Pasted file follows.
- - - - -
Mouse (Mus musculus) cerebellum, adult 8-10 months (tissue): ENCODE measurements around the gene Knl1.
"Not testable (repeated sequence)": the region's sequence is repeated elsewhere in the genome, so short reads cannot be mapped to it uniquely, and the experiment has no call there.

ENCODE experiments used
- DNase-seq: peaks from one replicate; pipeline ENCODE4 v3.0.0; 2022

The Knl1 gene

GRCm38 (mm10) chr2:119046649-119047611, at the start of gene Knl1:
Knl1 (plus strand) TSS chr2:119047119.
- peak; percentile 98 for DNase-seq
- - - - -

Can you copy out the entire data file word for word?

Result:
Mouse (Mus musculus) cerebellum, adult 8-10 months (tissue): ENCODE measurements around the gene Knl1.
"Not testable (repeated sequence)": the region's sequence is repeated elsewhere in the genome, so short reads cannot be mapped to it uniquely, and the experiment has no call there.

ENCODE experiments used
- DNase-seq: peaks from one replicate; pipeline ENCODE4 v3.0.0; 2022

The Knl1 gene

GRCm38 (mm10) chr2:119046649-119047611, at the start of gene Knl1:
Knl1 (plus strand) TSS chr2:119047119.
- peak; percentile 98 for DNase-seq